Working on NWRM requires understanding of a broad range of key concepts. This page gathers definitions for a set of key concepts used when addressing NWRM. It sets a shared ontology, with interlinkages between concepts.

Export definitions in a Word file

A (4) | B (4) | C (3) | E (6) | F (4) | G (3) | H (2) | I (2) | L (6) | M (5) | N (4) | O (2) | P (2) | R (14) | S (8) | T (5) | U (2) | W (4)

Afforestation is the process of planting trees, either to replace those removed during forest harvesting or as a means of land use conversion. Afforestation is part of several natural water retention measures as it can contribute to a more natural and sustainable hydrologic cycle.

Agronomic practices which have the primary purpose of improvements to agriculture can, in some cases, contribute to the functioning of natural water retention measures. As such, they integrate sustainable and natural water management into current practices.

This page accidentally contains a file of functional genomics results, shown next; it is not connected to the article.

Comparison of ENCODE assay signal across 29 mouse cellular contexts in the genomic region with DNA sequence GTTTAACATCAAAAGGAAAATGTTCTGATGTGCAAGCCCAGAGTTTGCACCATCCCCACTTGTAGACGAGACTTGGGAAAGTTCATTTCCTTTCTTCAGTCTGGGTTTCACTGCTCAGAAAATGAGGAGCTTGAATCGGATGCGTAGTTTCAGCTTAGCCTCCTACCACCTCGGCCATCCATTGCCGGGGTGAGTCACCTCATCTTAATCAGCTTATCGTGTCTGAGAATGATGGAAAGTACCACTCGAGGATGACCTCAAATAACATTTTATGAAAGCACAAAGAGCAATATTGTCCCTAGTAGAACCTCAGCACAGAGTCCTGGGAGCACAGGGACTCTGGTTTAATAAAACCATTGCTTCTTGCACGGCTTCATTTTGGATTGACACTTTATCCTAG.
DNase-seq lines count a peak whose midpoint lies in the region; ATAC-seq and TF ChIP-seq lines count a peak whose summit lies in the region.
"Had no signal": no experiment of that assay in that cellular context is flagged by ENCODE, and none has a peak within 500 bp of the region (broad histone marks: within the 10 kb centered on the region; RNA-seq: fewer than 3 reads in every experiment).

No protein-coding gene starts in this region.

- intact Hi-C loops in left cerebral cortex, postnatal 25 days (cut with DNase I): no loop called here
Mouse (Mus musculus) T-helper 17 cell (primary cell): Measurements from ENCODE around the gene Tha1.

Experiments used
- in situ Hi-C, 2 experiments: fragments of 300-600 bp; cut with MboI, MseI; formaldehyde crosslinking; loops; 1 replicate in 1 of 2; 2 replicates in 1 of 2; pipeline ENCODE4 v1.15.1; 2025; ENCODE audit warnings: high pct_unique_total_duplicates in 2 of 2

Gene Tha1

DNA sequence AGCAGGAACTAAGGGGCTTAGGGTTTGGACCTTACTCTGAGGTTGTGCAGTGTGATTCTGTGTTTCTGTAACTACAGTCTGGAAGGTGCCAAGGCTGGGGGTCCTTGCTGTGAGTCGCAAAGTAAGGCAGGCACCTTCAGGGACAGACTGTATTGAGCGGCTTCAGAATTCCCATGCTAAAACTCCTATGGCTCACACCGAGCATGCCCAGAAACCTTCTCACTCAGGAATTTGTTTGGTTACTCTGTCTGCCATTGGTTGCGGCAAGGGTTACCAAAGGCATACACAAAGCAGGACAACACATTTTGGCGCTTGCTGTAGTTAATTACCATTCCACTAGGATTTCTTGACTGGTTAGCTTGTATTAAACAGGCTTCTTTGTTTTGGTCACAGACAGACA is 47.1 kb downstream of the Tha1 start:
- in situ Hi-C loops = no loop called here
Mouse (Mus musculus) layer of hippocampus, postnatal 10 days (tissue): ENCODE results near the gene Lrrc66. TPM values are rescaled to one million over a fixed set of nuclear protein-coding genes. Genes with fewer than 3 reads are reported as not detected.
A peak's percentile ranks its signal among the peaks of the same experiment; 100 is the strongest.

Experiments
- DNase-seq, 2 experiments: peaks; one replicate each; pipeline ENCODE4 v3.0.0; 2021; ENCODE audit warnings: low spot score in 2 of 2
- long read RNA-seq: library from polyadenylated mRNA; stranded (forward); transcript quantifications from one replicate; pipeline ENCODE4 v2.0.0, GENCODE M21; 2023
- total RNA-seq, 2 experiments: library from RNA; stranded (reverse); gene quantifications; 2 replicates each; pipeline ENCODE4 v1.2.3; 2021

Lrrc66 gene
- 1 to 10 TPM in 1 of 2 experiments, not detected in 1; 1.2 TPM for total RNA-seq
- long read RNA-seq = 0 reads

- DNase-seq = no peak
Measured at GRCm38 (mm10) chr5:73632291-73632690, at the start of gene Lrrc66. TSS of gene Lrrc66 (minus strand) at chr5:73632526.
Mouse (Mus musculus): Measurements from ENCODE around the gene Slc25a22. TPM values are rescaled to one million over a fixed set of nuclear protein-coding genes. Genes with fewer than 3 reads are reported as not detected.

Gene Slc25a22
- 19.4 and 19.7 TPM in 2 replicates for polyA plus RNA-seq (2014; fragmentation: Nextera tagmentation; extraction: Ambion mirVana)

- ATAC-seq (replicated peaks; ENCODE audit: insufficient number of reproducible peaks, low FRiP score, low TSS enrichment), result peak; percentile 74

Appropriately designed roads and stream crossings can minimize the likelihood of erosion and sediment production that can be associated with forestry activities including final harvest. Poorly designed or built roads and stream crossings can cause some of the most negative effects of forestry on the landscape. Well-designed roads follow the contours of the landscape.

AGR stores large quantities of water in underground aquifers to increase the quantity of groundwater in times of shortage.ᅠ It results in a lowering of run-off from surrounding land, and in an enhanced natural condition of aquifers and water availability.ᅠ The natural cleaning process of water percolating through the soils when entering the AGR improves water quality. Mechanisms used to undertake the recharge should be highlighted.